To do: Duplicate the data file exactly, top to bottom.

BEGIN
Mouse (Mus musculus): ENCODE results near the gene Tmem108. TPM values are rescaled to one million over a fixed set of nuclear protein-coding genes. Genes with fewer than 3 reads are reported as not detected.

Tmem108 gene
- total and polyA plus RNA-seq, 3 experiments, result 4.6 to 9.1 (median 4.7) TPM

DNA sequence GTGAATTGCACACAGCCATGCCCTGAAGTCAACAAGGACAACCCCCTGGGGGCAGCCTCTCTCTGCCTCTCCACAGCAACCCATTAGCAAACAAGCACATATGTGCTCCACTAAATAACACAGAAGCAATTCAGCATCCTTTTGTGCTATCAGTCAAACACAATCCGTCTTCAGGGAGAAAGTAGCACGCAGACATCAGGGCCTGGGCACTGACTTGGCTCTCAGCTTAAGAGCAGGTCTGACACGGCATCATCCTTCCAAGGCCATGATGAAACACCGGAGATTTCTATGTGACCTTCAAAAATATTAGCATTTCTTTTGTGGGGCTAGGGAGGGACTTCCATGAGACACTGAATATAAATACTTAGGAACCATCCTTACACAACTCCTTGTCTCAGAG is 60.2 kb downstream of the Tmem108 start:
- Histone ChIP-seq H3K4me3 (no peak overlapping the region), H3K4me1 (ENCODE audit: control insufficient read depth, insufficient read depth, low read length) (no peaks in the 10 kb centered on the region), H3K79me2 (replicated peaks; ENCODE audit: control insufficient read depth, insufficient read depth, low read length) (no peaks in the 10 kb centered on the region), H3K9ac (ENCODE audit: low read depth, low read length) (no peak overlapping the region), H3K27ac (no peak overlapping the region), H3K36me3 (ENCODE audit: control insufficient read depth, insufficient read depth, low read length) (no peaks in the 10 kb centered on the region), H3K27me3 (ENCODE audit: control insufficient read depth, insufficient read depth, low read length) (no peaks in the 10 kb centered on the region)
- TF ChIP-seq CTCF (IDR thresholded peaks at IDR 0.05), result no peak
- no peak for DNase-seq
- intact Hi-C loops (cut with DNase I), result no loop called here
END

Mouse (Mus musculus): ENCODE results near the gene Tmem108. TPM values are rescaled to one million over a fixed set of nuclear protein-coding genes. Genes with fewer than 3 reads are reported as not detected.

Tmem108 gene
- total and polyA plus RNA-seq, 3 experiments, result 4.6 to 9.1 (median 4.7) TPM

DNA sequence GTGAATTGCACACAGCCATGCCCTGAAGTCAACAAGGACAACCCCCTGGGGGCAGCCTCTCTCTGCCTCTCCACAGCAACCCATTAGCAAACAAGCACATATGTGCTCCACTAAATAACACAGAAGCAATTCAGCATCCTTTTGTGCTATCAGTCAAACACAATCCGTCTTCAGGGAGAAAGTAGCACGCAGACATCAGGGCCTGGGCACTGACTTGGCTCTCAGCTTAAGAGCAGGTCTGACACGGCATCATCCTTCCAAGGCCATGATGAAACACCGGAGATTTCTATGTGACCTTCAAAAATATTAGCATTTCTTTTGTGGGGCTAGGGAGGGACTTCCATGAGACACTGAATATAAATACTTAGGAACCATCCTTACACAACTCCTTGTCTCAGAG is 60.2 kb downstream of the Tmem108 start:
- Histone ChIP-seq H3K4me3 (no peak overlapping the region), H3K4me1 (ENCODE audit: control insufficient read depth, insufficient read depth, low read length) (no peaks in the 10 kb centered on the region), H3K79me2 (replicated peaks; ENCODE audit: control insufficient read depth, insufficient read depth, low read length) (no peaks in the 10 kb centered on the region), H3K9ac (ENCODE audit: low read depth, low read length) (no peak overlapping the region), H3K27ac (no peak overlapping the region), H3K36me3 (ENCODE audit: control insufficient read depth, insufficient read depth, low read length) (no peaks in the 10 kb centered on the region), H3K27me3 (ENCODE audit: control insufficient read depth, insufficient read depth, low read length) (no peaks in the 10 kb centered on the region)
- TF ChIP-seq CTCF (IDR thresholded peaks at IDR 0.05), result no peak
- no peak for DNase-seq
- intact Hi-C loops (cut with DNase I), result no loop called here